M/W 9:30am -11:20am
Parrington Hall 206
Instructor: Sophia Wallace Jordán Wallace
Open to all majors.
This course explores the history of immigration in the U.S., public policy that has been aimed at immigration flows or immigrants, and political consequences that resulted. Immigration policy is a highly salient and controversial issue in the current political landscape. This course will grapple with notions of citizenship and ‘illegality’ while examining backlash to demographic changes. Rhetoric on immigration is increasingly divisive and has caused differing reactions among various groups of people and voters. A considerable portion of the course will address social movement responses such as the 2006 protests. Legislation aimed at immigrants such as Arizona’s SB1070, DREAM Act and Proposition 187 in addition to other local, state, and federal measures will also be explored at length. Finally, this course will examine undocumented immigration, dynamics on the border, and the politics of policing and immigrant detention.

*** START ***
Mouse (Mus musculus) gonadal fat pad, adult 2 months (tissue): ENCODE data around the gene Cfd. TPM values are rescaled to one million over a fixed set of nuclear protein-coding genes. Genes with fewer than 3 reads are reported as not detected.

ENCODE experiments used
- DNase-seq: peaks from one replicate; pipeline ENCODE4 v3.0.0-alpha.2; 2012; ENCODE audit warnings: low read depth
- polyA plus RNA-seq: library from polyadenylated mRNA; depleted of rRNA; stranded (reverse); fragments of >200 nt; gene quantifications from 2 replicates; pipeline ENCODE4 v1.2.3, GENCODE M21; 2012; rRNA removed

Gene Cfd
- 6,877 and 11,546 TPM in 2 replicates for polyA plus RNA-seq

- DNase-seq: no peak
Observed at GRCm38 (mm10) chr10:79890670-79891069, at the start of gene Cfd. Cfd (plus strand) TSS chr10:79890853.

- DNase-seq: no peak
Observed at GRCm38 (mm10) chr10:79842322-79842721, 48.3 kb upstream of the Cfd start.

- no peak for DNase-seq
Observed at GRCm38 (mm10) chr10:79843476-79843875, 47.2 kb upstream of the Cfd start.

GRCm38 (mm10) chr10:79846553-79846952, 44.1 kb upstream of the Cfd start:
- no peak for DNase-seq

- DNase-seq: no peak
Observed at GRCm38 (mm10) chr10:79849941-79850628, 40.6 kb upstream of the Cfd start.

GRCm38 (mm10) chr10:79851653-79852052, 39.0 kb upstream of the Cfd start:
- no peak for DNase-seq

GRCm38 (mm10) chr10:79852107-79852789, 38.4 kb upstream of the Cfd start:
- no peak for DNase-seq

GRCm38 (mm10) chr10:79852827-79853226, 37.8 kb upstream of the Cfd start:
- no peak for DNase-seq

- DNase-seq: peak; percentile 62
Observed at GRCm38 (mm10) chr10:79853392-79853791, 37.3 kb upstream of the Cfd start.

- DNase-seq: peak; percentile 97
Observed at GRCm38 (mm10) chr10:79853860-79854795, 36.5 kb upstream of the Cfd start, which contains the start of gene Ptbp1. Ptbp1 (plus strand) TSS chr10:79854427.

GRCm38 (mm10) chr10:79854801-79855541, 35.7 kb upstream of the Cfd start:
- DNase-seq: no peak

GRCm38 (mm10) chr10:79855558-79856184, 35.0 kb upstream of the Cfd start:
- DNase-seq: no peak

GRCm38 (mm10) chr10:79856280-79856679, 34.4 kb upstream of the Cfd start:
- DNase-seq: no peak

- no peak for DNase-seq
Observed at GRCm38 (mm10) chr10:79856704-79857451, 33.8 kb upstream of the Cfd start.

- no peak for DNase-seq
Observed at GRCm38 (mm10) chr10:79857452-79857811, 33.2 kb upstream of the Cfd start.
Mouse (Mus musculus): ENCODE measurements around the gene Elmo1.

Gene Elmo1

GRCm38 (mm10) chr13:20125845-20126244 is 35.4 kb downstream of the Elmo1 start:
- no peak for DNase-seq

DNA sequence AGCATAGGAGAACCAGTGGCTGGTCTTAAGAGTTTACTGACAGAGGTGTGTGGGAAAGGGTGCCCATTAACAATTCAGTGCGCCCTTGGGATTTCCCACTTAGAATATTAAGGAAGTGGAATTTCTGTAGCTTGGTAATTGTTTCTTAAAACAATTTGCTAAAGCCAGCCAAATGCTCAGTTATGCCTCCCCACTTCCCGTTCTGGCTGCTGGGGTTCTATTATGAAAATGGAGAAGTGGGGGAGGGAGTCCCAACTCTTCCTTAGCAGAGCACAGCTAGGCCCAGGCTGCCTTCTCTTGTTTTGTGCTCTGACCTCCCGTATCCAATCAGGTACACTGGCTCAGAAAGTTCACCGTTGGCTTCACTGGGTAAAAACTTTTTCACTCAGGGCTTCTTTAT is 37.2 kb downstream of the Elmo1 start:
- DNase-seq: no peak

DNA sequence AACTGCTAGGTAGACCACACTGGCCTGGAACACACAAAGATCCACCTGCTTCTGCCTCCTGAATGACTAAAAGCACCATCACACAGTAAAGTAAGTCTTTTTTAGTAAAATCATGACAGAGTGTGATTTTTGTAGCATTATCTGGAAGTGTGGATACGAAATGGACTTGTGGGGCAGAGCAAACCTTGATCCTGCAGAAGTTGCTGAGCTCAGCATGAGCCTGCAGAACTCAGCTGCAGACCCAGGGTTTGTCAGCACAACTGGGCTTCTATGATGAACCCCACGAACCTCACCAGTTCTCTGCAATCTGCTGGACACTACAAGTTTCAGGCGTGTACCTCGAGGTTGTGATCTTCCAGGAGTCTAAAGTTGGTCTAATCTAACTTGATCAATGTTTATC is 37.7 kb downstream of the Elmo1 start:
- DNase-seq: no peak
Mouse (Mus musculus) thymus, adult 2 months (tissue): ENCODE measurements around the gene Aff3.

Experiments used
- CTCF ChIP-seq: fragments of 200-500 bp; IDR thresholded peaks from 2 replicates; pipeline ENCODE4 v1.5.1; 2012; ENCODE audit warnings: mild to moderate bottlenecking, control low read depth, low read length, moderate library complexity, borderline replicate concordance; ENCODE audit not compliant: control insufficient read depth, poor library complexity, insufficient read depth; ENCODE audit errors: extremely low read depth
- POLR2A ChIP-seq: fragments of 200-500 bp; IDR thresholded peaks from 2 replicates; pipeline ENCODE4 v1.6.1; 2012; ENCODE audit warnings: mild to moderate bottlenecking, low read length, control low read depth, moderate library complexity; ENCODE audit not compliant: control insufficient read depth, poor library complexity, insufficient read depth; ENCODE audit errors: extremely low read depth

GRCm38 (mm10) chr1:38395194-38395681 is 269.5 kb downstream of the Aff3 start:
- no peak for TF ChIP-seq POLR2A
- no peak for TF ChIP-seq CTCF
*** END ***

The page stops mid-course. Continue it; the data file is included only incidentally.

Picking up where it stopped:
This course will draw on scholarly work from a variety of fields including Political Science, Sociology, Anthropology, Latino Studies, and Ethnic Studies. It will also actively engage current events including discussions of hunger strikes in detention facilities and the framing and role of immigration policy in the 2016 Election. We will watch films, such as Crossing Arizona and 9500 Liberty, and political campaign advertisements highlighting immigration. We will also examine political cartoons and media depictions of immigration.
For more information, contact Prof. Sophia Jordán Wallace - firstname.lastname@example.org.